A glance at the back pages of most newspapers and marketing magazines reveals a variety of different titles for the job of marketing director; including customer marketing, customer experience, digital, direct, brand, communications, marketing and commercial and so on.
The key to successful marketing
This underlines that a marketer requires a combination of skills and expertise to succeed. Whatever the title, communicating and managing the effective delivery of the commercial strategy through the business is key to successful marketing.
Explain, influence, manage and lead
Explaining, influencing and setting the tempo for the business affects the motivation or drive of staff. In other words, how well the strategy is executed. As Jack Welch once wrote in a letter to shareholders: “In the old culture, managers got their power from secret knowledge: profit margins, market share, and all that… In the new culture, the role of the leader is to express a vision, get buy-in, and implement it. That calls for open, caring relations with every employee, and face-to-face communication. People who can’t convincingly articulate a vision won’t be successful. But those who can will become even more open – because success breeds self-confidence.”
Marketing is still finding its feet in many organisations. Especially service organisations, and those outside of the packaged goods sector. In these organisations, it is less clear where the remit of marketing begins and ends. The marketing director is also less able to call the shots. Often the marketing remit is owned by the chief executive or managing director, as it is only at senior level that the various strands of responsibility come together. In these organisations, you’ll also find senior managers with overlapping roles and responsibilities. Thus the management (and influencing) challenges are greater and more complex.
The start-point is for marketers to expect to be misunderstood. Many see marketing as fluffy, creative, primarily associated with advertising and lacking in rigor. It is therefore important to explain and explain again your leadership intentions and how marketing adds value.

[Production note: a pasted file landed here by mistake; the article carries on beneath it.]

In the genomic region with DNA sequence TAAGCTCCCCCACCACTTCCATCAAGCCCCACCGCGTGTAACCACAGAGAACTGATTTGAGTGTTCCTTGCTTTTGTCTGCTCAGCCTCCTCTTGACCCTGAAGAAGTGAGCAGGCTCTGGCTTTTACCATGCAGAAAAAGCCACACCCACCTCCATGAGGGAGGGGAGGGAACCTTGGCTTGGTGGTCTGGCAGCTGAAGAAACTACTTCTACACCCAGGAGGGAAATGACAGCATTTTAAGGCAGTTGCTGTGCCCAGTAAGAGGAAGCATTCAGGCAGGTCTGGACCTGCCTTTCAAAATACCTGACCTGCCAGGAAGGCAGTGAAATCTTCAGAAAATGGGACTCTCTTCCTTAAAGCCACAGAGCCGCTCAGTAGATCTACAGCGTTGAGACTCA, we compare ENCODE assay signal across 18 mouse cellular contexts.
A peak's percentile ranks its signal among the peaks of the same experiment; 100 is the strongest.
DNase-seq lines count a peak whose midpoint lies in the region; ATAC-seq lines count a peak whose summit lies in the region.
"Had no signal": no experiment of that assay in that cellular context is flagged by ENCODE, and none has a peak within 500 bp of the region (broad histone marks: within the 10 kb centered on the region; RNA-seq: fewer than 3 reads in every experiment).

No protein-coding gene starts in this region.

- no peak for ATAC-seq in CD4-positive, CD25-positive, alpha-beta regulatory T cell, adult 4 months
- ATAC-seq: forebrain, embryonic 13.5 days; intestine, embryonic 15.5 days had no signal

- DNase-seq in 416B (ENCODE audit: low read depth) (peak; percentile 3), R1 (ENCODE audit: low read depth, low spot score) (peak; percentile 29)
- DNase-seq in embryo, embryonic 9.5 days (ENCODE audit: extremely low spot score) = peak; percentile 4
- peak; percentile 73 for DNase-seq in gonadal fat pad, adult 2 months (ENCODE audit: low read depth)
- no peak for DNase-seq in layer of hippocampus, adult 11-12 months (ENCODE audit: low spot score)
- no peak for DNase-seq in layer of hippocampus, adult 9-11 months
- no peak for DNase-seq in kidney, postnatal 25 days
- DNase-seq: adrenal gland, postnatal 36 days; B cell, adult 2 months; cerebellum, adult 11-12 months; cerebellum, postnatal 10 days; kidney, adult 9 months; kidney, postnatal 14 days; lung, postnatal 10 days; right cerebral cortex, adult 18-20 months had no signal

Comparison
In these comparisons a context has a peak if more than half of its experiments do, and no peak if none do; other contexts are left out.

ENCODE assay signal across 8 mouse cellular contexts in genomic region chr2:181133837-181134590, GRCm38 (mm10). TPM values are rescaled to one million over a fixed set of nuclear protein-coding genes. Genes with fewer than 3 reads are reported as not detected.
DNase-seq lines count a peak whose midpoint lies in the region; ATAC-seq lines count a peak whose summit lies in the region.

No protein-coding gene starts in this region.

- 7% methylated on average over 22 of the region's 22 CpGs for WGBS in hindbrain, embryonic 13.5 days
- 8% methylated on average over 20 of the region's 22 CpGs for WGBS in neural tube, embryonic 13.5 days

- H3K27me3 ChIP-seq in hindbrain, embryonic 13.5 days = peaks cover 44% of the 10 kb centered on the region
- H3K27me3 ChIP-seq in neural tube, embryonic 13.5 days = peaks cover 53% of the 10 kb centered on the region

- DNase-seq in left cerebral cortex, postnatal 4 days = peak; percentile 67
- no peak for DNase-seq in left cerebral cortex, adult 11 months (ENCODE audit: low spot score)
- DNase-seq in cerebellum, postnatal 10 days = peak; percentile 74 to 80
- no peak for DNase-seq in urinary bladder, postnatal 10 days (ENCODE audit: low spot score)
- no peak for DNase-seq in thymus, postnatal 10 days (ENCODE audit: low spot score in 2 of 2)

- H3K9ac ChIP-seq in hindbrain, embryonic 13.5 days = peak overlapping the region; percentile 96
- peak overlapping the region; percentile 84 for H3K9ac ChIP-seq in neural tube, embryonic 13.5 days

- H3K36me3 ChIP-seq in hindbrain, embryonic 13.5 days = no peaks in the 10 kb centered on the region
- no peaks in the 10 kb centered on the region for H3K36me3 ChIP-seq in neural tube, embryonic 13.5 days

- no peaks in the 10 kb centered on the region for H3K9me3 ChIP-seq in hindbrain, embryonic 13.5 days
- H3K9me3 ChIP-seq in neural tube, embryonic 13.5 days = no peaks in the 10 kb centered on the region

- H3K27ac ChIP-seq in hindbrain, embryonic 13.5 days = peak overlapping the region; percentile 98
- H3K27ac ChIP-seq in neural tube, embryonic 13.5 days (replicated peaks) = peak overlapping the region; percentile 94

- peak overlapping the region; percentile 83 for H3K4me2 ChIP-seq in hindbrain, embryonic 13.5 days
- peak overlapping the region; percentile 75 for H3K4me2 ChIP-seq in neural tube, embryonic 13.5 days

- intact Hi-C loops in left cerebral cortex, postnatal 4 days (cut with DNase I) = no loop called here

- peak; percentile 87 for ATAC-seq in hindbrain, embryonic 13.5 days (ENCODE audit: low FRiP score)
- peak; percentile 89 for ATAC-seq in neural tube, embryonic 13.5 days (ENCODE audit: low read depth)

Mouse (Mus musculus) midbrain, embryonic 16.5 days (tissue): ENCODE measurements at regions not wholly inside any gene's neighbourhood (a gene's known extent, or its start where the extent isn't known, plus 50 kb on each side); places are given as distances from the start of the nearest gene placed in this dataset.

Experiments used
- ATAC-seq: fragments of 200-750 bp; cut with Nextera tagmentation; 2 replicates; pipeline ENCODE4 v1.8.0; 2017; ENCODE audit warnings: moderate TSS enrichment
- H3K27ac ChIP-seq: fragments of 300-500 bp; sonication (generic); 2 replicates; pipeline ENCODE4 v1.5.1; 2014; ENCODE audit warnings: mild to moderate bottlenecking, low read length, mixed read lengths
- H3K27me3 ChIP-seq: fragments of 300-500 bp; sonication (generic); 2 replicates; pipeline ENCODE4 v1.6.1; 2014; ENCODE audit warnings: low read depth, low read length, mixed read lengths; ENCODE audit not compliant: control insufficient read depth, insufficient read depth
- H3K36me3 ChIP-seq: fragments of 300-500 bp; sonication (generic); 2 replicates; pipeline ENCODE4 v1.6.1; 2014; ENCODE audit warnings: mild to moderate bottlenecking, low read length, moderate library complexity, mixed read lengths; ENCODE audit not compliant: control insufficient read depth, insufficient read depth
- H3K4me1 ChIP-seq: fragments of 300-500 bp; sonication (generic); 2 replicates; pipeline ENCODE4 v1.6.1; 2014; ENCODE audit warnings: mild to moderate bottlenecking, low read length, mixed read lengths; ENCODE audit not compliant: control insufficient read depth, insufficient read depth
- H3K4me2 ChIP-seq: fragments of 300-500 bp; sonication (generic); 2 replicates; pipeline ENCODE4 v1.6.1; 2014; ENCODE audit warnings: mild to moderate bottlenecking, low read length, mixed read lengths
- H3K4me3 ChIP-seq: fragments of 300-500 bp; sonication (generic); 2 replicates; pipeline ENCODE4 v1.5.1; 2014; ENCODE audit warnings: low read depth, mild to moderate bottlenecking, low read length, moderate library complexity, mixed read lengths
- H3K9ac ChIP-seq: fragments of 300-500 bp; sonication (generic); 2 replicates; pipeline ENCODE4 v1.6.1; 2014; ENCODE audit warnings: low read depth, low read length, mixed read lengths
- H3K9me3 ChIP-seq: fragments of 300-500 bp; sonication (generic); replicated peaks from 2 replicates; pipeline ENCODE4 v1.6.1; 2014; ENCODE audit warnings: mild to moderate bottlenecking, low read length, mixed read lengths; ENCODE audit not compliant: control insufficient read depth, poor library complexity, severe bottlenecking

This is most critical with your sales counterparts. Marketing and sales are often confused or moulded into one function. Yet, marketing and sales see things differently. Sales sees targets while marketing sees objectives. Sales looks for buyers while marketing aims to understand customers. And sales rightly sees products and their benefits whilst marketing sees brands and their positioning and values. Marketing has the power to not only lift sales and also strengthen both price and profit. Reaching this understanding with sales is a powerful relationship builder with a fellow director.
Treat everyone as individuals
There is also a whole board out there. All with their own individual agendas and methods. In practice Boards determine projects and deliverables based achieving given numbers. Boards also think logically and unemotionally. As a result, the Finance Director is a key influencer. A board wants to know HOW (and how much) then WHAT and WHEN.
As Head of Marketing your task is to understand the customer and to build brand values based on an emotional response. These aims and outcomes are largely foreign to all your board colleagues, with the possible exception of the HR Director (although today that function is often more concerned with compliance than anything else). Thus you can easily see how a general misunderstanding about the real role of marketing arises. So explain what you are doing, how it helps deliver the numbers and explain why. And as everyone is different, treat everyone differently too.
Read successful marketing part 2 – the importance of customer understanding.
The Marketing Director’s Handbook is the definitive guide to superior and successful marketing. It has been acclaimed as a book that that all directors should read and all marketers should keep by their side. Read the FREE introductory chapter and reviews here.